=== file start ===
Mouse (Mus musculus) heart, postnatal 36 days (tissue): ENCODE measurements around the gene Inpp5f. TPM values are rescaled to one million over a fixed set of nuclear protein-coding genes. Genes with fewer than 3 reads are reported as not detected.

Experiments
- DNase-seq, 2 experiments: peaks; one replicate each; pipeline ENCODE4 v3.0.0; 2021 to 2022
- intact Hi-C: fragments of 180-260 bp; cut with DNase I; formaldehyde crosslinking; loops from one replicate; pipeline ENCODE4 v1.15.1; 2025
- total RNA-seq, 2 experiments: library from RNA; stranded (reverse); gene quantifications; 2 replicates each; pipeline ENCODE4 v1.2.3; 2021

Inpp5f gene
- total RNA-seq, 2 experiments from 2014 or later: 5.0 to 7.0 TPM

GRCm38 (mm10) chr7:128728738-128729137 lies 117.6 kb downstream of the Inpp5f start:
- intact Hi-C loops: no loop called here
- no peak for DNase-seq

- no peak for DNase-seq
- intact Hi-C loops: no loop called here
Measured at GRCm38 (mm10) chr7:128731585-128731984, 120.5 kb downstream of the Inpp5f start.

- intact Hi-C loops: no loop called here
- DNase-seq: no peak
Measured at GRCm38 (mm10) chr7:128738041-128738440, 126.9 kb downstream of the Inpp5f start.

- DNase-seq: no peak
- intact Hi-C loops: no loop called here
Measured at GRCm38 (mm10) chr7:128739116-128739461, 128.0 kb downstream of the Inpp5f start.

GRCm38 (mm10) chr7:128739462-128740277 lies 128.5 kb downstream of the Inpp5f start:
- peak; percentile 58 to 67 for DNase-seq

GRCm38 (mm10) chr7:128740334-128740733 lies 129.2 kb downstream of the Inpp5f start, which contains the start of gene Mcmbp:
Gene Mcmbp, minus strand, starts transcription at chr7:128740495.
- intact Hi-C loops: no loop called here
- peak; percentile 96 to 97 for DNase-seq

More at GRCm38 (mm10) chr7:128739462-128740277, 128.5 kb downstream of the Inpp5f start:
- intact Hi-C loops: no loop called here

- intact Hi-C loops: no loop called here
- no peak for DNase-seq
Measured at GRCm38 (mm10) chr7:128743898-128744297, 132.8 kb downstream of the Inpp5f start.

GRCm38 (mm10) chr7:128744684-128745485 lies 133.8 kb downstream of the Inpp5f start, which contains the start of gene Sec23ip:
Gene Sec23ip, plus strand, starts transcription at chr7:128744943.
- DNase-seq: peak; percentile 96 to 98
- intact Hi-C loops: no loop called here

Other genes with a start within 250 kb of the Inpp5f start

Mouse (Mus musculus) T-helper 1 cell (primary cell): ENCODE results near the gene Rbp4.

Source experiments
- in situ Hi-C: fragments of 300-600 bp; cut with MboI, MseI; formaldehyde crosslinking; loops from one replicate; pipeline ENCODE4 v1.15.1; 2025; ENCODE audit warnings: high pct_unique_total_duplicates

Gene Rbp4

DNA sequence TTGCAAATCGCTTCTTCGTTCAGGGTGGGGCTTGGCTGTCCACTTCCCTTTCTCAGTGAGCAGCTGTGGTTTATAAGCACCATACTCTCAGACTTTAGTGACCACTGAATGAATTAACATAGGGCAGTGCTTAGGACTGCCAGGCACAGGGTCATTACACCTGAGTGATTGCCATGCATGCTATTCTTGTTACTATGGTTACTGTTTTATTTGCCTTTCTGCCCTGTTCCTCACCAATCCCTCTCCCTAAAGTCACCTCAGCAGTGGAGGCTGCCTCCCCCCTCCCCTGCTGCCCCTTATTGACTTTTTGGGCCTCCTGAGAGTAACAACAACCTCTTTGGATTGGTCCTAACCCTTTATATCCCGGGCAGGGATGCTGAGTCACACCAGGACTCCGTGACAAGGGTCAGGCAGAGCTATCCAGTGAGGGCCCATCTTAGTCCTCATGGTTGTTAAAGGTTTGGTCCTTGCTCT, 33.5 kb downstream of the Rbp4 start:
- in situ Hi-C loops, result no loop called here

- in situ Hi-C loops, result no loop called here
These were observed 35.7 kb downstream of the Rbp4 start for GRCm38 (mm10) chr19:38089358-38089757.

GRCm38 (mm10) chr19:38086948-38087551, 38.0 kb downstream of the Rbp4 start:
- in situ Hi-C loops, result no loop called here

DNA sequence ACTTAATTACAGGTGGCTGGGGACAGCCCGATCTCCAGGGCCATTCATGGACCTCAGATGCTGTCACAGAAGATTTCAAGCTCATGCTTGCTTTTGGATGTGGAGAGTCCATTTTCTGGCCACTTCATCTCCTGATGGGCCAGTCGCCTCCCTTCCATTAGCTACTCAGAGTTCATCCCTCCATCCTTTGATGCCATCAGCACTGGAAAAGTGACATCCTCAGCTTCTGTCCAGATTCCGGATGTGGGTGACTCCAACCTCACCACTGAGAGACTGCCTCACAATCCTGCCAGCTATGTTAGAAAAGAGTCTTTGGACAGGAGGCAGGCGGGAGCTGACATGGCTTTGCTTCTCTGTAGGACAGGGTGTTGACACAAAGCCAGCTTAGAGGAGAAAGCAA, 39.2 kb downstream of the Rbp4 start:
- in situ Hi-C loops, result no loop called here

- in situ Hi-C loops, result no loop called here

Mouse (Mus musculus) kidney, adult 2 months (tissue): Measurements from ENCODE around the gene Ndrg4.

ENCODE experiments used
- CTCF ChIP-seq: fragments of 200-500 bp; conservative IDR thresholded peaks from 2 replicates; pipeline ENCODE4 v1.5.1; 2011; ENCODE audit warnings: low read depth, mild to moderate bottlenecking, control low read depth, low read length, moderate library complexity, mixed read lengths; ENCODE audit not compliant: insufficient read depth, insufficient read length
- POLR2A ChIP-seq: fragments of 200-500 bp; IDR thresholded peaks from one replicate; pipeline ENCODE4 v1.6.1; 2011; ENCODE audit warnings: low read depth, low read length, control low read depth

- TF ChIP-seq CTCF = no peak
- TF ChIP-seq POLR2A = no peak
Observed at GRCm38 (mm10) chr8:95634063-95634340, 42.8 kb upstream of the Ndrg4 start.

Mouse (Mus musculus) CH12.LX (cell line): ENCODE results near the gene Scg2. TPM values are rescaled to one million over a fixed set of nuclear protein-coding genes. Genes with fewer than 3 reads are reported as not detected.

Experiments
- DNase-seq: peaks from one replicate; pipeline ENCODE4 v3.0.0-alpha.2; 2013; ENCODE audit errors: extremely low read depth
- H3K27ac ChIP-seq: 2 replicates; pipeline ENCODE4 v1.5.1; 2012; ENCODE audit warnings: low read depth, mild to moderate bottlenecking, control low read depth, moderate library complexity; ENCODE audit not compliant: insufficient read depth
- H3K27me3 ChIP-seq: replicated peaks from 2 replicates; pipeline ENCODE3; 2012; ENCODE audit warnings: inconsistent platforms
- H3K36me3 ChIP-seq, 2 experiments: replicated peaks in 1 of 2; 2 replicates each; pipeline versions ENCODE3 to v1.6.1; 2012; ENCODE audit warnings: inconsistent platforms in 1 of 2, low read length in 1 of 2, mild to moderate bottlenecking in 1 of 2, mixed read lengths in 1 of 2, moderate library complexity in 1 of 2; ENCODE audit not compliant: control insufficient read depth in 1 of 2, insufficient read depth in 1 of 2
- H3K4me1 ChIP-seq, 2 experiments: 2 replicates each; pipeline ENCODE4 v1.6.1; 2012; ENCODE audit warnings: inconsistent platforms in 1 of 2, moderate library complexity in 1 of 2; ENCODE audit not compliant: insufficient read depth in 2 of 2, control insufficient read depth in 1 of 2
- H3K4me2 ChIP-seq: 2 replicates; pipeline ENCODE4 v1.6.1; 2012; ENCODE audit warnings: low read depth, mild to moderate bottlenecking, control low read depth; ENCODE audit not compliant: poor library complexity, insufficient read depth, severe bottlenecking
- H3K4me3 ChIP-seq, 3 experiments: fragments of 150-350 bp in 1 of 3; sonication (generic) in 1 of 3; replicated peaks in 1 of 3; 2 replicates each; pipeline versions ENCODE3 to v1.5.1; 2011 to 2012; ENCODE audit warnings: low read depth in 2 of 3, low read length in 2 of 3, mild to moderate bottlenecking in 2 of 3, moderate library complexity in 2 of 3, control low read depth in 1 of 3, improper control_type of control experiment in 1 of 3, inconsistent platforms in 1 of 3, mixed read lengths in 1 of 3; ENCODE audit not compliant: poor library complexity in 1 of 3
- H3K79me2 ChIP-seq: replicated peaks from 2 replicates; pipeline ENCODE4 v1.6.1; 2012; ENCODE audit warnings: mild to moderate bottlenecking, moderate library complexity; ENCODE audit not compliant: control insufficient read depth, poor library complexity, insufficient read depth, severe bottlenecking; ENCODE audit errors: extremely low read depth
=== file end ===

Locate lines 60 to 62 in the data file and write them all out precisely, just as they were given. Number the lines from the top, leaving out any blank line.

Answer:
- H3K27me3 ChIP-seq: replicated peaks from 2 replicates; pipeline ENCODE3; 2012; ENCODE audit warnings: inconsistent platforms
- H3K36me3 ChIP-seq, 2 experiments: replicated peaks in 1 of 2; 2 replicates each; pipeline versions ENCODE3 to v1.6.1; 2012; ENCODE audit warnings: inconsistent platforms in 1 of 2, low read length in 1 of 2, mild to moderate bottlenecking in 1 of 2, mixed read lengths in 1 of 2, moderate library complexity in 1 of 2; ENCODE audit not compliant: control insufficient read depth in 1 of 2, insufficient read depth in 1 of 2
- H3K4me1 ChIP-seq, 2 experiments: 2 replicates each; pipeline ENCODE4 v1.6.1; 2012; ENCODE audit warnings: inconsistent platforms in 1 of 2, moderate library complexity in 1 of 2; ENCODE audit not compliant: insufficient read depth in 2 of 2, control insufficient read depth in 1 of 2